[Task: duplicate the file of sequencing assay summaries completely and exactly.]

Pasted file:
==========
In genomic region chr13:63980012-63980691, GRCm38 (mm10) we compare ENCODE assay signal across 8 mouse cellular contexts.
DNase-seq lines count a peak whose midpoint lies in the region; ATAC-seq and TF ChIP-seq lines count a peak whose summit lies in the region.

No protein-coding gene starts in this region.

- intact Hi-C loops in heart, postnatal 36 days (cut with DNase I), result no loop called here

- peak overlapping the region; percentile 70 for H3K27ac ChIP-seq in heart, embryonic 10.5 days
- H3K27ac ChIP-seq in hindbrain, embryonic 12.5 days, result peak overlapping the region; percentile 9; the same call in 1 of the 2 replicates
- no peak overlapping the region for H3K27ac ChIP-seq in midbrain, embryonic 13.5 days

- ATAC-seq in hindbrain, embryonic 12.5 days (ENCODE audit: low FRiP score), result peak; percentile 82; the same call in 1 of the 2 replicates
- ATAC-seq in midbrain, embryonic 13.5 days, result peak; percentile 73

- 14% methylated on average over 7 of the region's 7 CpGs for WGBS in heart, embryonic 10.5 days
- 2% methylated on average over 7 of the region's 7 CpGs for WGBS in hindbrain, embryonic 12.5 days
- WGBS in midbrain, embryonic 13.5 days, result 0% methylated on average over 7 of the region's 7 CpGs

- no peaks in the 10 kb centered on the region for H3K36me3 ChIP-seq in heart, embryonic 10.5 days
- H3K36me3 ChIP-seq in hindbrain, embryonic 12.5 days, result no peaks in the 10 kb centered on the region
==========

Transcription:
In genomic region chr13:63980012-63980691, GRCm38 (mm10) we compare ENCODE assay signal across 8 mouse cellular contexts.
DNase-seq lines count a peak whose midpoint lies in the region; ATAC-seq and TF ChIP-seq lines count a peak whose summit lies in the region.

No protein-coding gene starts in this region.

- intact Hi-C loops in heart, postnatal 36 days (cut with DNase I), result no loop called here

- peak overlapping the region; percentile 70 for H3K27ac ChIP-seq in heart, embryonic 10.5 days
- H3K27ac ChIP-seq in hindbrain, embryonic 12.5 days, result peak overlapping the region; percentile 9; the same call in 1 of the 2 replicates
- no peak overlapping the region for H3K27ac ChIP-seq in midbrain, embryonic 13.5 days

- ATAC-seq in hindbrain, embryonic 12.5 days (ENCODE audit: low FRiP score), result peak; percentile 82; the same call in 1 of the 2 replicates
- ATAC-seq in midbrain, embryonic 13.5 days, result peak; percentile 73

- 14% methylated on average over 7 of the region's 7 CpGs for WGBS in heart, embryonic 10.5 days
- 2% methylated on average over 7 of the region's 7 CpGs for WGBS in hindbrain, embryonic 12.5 days
- WGBS in midbrain, embryonic 13.5 days, result 0% methylated on average over 7 of the region's 7 CpGs

- no peaks in the 10 kb centered on the region for H3K36me3 ChIP-seq in heart, embryonic 10.5 days
- H3K36me3 ChIP-seq in hindbrain, embryonic 12.5 days, result no peaks in the 10 kb centered on the region